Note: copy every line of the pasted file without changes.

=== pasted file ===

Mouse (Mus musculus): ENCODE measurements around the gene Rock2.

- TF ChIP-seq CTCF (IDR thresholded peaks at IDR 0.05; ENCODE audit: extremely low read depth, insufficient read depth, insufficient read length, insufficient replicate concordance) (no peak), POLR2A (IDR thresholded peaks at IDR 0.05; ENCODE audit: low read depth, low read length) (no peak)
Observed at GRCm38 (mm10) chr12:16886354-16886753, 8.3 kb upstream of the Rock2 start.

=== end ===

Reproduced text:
Mouse (Mus musculus): ENCODE measurements around the gene Rock2.

- TF ChIP-seq CTCF (IDR thresholded peaks at IDR 0.05; ENCODE audit: extremely low read depth, insufficient read depth, insufficient read length, insufficient replicate concordance) (no peak), POLR2A (IDR thresholded peaks at IDR 0.05; ENCODE audit: low read depth, low read length) (no peak)
Observed at GRCm38 (mm10) chr12:16886354-16886753, 8.3 kb upstream of the Rock2 start.